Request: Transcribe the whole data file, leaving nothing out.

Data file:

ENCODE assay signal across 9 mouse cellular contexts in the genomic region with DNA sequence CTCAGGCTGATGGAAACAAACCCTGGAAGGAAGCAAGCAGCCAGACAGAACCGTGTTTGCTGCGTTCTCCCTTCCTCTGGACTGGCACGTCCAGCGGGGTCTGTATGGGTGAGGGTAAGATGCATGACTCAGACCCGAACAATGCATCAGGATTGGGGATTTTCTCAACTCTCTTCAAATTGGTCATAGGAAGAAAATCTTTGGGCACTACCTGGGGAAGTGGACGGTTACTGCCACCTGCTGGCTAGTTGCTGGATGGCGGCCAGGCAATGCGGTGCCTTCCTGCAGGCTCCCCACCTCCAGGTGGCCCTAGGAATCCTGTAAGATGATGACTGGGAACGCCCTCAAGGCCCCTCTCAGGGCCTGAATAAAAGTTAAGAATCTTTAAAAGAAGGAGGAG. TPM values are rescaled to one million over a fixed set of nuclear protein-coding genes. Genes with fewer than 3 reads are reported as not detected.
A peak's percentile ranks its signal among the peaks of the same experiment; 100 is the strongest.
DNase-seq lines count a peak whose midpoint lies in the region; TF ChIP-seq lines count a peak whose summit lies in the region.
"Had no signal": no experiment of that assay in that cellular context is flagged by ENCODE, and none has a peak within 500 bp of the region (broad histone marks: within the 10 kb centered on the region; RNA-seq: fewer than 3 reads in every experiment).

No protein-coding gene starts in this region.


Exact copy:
ENCODE assay signal across 9 mouse cellular contexts in the genomic region with DNA sequence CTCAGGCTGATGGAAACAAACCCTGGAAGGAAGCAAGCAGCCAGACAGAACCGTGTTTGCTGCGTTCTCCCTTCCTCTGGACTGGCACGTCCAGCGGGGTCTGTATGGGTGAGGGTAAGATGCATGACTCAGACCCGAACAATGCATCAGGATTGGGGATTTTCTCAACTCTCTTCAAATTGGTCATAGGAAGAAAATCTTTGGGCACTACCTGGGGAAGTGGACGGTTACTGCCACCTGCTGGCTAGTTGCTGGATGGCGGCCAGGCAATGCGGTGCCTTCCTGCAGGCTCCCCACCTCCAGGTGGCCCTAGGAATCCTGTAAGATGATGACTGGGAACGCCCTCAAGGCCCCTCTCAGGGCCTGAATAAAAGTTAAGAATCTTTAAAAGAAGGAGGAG. TPM values are rescaled to one million over a fixed set of nuclear protein-coding genes. Genes with fewer than 3 reads are reported as not detected.
A peak's percentile ranks its signal among the peaks of the same experiment; 100 is the strongest.
DNase-seq lines count a peak whose midpoint lies in the region; TF ChIP-seq lines count a peak whose summit lies in the region.
"Had no signal": no experiment of that assay in that cellular context is flagged by ENCODE, and none has a peak within 500 bp of the region (broad histone marks: within the 10 kb centered on the region; RNA-seq: fewer than 3 reads in every experiment).

No protein-coding gene starts in this region.